Although we present the hypothesis that L1TD1 was originally domesticated as an anti-L1 restriction factor and was subsequently recruited for pluripotency regulation in humans by virtue of direct repression of L1 elements near functionally relevant genes, this idea is at present highly speculative. L1TD1 has experienced a long evolutionary history functioning in the context of other factors expressed in pluripotent cells, and it is possible that L1TD1 could have been coopted by these factors. For instance, L1TD1 could be involved in regulating RNA involved in pluripotency via its ancestral chaperone function, or in regulating important protein complexes via protein-protein interactions. We look forward to experimental investigation of all of these hypotheses; none of them can completely explain all of our evolutionary observations (L1TD1 loss and retention in various lineages, positive selection and remodeling in bushbaby), perhaps suggesting that L1TD1's function has changed multiple times over the course of mammalian evolution.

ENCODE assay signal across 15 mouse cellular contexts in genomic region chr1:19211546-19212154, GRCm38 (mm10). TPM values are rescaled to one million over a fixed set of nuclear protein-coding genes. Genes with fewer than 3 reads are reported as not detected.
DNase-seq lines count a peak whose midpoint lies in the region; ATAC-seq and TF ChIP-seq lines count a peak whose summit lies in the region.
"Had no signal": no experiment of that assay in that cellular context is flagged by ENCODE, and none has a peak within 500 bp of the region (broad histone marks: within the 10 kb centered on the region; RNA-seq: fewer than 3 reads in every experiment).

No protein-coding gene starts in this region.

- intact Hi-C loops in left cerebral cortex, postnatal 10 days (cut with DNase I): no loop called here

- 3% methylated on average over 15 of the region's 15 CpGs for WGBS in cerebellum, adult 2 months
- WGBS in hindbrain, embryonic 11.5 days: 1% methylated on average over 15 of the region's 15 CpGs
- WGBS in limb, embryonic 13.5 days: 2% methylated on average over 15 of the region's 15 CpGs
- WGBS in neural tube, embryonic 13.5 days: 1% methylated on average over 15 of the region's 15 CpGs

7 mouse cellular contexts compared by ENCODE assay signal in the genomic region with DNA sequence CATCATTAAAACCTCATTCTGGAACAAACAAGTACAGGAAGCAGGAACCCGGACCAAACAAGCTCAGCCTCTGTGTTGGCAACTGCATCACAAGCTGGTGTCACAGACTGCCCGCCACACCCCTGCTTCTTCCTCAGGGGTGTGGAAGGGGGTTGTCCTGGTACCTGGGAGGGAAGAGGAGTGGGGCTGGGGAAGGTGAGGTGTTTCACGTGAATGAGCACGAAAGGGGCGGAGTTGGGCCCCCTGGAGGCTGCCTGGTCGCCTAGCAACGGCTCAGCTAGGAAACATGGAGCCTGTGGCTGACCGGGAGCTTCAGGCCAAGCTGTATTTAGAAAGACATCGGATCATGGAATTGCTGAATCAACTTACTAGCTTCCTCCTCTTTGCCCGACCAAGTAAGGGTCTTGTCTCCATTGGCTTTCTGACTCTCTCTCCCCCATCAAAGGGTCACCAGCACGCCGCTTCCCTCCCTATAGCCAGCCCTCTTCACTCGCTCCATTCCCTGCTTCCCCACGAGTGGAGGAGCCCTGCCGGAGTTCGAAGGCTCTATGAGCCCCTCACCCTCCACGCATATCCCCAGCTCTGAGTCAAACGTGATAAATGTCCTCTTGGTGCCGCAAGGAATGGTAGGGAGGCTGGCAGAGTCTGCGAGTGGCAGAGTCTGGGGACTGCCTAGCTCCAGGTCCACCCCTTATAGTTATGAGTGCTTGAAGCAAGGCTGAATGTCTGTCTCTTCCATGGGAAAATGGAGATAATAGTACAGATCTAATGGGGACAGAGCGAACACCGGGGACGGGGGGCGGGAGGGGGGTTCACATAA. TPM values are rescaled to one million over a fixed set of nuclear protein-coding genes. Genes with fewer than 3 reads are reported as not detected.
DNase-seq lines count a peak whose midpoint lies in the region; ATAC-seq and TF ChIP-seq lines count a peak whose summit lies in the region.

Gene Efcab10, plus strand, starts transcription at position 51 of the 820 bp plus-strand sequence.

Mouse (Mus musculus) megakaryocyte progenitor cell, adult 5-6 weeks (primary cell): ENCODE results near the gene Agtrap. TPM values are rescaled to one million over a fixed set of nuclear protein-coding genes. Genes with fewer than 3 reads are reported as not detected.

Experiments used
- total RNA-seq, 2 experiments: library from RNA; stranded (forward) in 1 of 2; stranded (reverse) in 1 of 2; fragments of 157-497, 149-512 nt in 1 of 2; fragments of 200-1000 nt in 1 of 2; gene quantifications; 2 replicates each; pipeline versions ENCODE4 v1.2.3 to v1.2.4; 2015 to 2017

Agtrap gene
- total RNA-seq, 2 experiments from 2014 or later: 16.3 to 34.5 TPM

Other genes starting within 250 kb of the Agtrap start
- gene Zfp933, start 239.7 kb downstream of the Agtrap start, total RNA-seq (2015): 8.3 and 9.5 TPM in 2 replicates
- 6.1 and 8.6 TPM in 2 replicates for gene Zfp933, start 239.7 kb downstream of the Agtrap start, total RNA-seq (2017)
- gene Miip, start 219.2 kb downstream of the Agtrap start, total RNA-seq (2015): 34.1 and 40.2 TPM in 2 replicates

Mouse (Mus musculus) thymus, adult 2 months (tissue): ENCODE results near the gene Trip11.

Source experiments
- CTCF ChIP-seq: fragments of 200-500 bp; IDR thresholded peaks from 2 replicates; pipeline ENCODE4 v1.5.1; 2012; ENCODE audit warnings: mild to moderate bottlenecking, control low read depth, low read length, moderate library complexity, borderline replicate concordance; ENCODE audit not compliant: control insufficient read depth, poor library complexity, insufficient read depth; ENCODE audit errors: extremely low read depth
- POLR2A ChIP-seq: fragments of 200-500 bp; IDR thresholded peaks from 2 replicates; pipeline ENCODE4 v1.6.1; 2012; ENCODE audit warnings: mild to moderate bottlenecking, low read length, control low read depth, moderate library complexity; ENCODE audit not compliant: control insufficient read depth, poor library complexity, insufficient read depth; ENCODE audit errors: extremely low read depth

In summary, we posit that L1TD1's original function could have been in genome defense (similar to Fv1), and that it still has defense functions in many mammalian species where it is retained (including humans). We note that our evidence for L1TD1 diversifying selection (and inferred genome defense) comes in part from the primate lineage, which is also where its role in pluripotency maintenance is best established. Later in evolution, by virtue of either its transcriptional or post-transcriptional silencing of L1, L1TD1 may have become intricately enmeshed into the transcriptional program of L1-proximal genes in some species, meaning that L1TD1 also acquired an absolutely essential function (similar to Peg10 and syncytin). An interesting feature of this model is that L1TD1's essential function (or lack thereof) is thus a consequence of stochastic L1 insertion patterns in different mammalian genomes. This stochasticity could provide an explanation for why L1TD1 has been lost in some species, and why it is responsible for pluripotency maintenance in only some mammalian genomes.

Materials and Methods

Ethics statement